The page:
This article has been
cited by the following publications. This list is generated based on data provided by CrossRef.
Akçomak, İ. Semih
ter Weel, Bas
Why Did the Netherlands Develop So Early? The Legacy of the Brethren of the Common Life.
The Economic Journal,
The great divergence and the economics of printing†.
The Economic History Review,
Di Marco, Valerio
Degradation by-products of ancient paper leaves from wash waters.
Translation as an Instrument of Empire: The Southern Netherlands as a Translation Center of the Spanish Monarchy, 1500–1700.
Historical Methods: A Journal of Quantitative and Interdisciplinary History,
Medieval Universities, Legal Institutions, and the Commercial Revolution.
The Quarterly Journal of Economics,
Printing and Protestants: An Empirical Test of the Role of Printing in the Reformation.
Review of Economics and Statistics,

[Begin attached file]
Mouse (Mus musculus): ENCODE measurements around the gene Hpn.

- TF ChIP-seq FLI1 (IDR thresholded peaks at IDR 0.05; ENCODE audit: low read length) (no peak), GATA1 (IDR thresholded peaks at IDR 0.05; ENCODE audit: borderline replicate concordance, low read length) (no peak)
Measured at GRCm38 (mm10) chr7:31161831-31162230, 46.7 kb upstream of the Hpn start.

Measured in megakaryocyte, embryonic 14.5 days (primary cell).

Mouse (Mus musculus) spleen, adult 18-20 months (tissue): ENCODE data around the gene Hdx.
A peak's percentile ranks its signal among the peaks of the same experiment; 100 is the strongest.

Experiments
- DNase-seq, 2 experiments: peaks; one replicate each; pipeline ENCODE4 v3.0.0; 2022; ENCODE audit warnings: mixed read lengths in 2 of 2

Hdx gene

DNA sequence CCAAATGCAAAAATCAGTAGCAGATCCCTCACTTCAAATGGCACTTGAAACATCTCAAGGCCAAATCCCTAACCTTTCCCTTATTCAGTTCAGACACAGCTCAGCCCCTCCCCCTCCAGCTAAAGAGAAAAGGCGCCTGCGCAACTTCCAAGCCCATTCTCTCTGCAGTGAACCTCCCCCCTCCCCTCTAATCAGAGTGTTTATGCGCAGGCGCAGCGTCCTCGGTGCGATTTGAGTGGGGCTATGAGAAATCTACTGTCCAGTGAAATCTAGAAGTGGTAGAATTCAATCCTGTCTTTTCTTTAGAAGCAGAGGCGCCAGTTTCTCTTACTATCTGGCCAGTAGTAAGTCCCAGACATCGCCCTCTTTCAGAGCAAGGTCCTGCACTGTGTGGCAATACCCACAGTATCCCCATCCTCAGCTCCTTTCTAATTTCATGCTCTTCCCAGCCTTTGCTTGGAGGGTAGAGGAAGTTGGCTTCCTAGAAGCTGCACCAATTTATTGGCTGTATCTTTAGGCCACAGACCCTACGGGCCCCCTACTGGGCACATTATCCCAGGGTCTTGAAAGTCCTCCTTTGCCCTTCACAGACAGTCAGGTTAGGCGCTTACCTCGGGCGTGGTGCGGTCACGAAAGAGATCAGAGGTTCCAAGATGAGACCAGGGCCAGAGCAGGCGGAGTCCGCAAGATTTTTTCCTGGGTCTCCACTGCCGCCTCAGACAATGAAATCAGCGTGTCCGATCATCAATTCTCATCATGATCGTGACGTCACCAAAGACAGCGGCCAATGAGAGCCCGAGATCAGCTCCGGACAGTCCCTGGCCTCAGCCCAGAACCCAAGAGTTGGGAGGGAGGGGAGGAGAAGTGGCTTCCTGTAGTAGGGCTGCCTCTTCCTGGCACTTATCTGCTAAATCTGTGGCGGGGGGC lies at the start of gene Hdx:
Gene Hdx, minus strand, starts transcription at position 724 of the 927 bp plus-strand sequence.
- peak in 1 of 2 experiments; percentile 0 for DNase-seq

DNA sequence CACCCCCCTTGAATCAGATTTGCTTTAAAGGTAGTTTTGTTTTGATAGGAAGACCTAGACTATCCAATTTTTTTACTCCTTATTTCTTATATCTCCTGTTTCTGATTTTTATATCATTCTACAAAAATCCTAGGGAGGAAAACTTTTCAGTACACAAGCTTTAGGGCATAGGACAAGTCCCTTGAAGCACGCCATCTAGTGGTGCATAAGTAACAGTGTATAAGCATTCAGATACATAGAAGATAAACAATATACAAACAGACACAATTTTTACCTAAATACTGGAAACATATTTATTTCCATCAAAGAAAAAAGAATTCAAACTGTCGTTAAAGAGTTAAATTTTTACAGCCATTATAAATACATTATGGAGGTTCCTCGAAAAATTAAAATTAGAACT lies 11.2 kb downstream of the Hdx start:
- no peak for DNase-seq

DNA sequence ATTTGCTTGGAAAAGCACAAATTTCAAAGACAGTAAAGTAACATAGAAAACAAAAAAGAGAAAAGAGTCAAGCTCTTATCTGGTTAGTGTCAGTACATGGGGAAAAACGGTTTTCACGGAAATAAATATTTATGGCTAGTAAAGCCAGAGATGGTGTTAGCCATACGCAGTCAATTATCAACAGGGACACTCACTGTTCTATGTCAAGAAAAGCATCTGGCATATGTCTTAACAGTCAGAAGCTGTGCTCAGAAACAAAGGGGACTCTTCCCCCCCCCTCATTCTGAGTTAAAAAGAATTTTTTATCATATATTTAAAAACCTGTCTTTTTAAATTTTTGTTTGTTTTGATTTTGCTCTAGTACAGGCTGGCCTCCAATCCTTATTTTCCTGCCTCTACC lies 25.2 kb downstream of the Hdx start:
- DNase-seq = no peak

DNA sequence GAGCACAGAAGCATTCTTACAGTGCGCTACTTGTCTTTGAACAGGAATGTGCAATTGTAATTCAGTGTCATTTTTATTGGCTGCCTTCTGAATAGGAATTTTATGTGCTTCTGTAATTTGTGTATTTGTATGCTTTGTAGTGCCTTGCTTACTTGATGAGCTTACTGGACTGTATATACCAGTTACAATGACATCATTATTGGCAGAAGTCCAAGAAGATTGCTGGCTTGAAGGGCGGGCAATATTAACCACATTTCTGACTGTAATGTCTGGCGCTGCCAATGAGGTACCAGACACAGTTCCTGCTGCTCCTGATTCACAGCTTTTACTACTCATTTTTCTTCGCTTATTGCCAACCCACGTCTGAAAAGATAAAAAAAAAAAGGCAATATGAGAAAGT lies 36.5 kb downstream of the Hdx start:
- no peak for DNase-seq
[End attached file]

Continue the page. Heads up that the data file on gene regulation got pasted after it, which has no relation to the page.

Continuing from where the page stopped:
Degradation Products from Naturally Aged Paper Leaves of a 16th-Century-Printed Book: A Spectrochemical Study.
Chemistry - A European Journal,
The political economy of educational content and development: Lessons from history.
Journal of Development Economics,
The Three Horsemen of Riches: Plague, War, and Urbanization in Early Modern Europe.
The Review of Economic Studies,
Knowledge Formation and the Great Divergence between China and Europe: Manuscripts and Printed Books, ca. 581–1840.
The Journal of Comparative Asian Development,
Coşgel, Metin M.
Miceli, Thomas J.
The political economy of mass printing: Legitimacy and technological change in the Ottoman Empire.
Journal of Comparative Economics,
Flaten, Arne R
Reproducible media in the early fifteenth century, mostly Italian.
postmedieval: a journal of medieval cultural studies,
van Zanden, Jan Luiten
van Leeuwen, Bas
Persistent but not consistent: The growth of national income in Holland 1347–1807.
Explorations in Economic History,
Google Books as a General Research Collection.
Library Resources & Technical Services,